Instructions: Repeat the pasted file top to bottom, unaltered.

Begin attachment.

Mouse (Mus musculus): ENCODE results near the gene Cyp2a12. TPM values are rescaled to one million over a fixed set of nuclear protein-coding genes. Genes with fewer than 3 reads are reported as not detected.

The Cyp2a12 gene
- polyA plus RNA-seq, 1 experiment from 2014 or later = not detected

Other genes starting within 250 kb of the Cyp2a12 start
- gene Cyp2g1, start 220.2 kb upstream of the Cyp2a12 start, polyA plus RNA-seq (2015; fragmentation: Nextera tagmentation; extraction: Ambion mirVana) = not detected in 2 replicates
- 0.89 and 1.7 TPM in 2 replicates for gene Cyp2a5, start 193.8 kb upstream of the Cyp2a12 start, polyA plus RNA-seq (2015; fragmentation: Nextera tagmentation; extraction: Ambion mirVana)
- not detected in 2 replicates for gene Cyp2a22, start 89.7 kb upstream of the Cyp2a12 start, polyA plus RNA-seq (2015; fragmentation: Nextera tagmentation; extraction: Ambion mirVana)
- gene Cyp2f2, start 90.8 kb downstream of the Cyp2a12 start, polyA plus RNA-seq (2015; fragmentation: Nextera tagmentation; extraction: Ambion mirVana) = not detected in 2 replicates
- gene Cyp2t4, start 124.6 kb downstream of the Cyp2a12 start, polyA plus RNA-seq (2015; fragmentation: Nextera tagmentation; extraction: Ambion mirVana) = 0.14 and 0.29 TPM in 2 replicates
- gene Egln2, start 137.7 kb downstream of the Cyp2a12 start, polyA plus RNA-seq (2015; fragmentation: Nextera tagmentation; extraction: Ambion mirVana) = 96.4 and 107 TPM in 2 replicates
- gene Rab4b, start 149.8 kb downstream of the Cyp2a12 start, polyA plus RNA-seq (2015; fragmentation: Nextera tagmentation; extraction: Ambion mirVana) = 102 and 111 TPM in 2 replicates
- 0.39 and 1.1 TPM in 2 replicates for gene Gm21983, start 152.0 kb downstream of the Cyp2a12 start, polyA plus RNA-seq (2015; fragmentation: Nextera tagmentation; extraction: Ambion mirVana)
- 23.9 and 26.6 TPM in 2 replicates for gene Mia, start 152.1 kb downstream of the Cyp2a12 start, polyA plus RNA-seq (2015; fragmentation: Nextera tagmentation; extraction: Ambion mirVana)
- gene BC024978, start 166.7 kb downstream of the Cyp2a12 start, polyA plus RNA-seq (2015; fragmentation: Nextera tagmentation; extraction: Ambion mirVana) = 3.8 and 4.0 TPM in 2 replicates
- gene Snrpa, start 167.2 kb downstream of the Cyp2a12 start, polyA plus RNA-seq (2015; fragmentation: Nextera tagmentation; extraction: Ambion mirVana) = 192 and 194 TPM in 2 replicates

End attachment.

Mouse (Mus musculus): ENCODE results near the gene Cyp2a12. TPM values are rescaled to one million over a fixed set of nuclear protein-coding genes. Genes with fewer than 3 reads are reported as not detected.

The Cyp2a12 gene
- polyA plus RNA-seq, 1 experiment from 2014 or later = not detected

Other genes starting within 250 kb of the Cyp2a12 start
- gene Cyp2g1, start 220.2 kb upstream of the Cyp2a12 start, polyA plus RNA-seq (2015; fragmentation: Nextera tagmentation; extraction: Ambion mirVana) = not detected in 2 replicates
- 0.89 and 1.7 TPM in 2 replicates for gene Cyp2a5, start 193.8 kb upstream of the Cyp2a12 start, polyA plus RNA-seq (2015; fragmentation: Nextera tagmentation; extraction: Ambion mirVana)
- not detected in 2 replicates for gene Cyp2a22, start 89.7 kb upstream of the Cyp2a12 start, polyA plus RNA-seq (2015; fragmentation: Nextera tagmentation; extraction: Ambion mirVana)
- gene Cyp2f2, start 90.8 kb downstream of the Cyp2a12 start, polyA plus RNA-seq (2015; fragmentation: Nextera tagmentation; extraction: Ambion mirVana) = not detected in 2 replicates
- gene Cyp2t4, start 124.6 kb downstream of the Cyp2a12 start, polyA plus RNA-seq (2015; fragmentation: Nextera tagmentation; extraction: Ambion mirVana) = 0.14 and 0.29 TPM in 2 replicates
- gene Egln2, start 137.7 kb downstream of the Cyp2a12 start, polyA plus RNA-seq (2015; fragmentation: Nextera tagmentation; extraction: Ambion mirVana) = 96.4 and 107 TPM in 2 replicates
- gene Rab4b, start 149.8 kb downstream of the Cyp2a12 start, polyA plus RNA-seq (2015; fragmentation: Nextera tagmentation; extraction: Ambion mirVana) = 102 and 111 TPM in 2 replicates
- 0.39 and 1.1 TPM in 2 replicates for gene Gm21983, start 152.0 kb downstream of the Cyp2a12 start, polyA plus RNA-seq (2015; fragmentation: Nextera tagmentation; extraction: Ambion mirVana)
- 23.9 and 26.6 TPM in 2 replicates for gene Mia, start 152.1 kb downstream of the Cyp2a12 start, polyA plus RNA-seq (2015; fragmentation: Nextera tagmentation; extraction: Ambion mirVana)
- gene BC024978, start 166.7 kb downstream of the Cyp2a12 start, polyA plus RNA-seq (2015; fragmentation: Nextera tagmentation; extraction: Ambion mirVana) = 3.8 and 4.0 TPM in 2 replicates
- gene Snrpa, start 167.2 kb downstream of the Cyp2a12 start, polyA plus RNA-seq (2015; fragmentation: Nextera tagmentation; extraction: Ambion mirVana) = 192 and 194 TPM in 2 replicates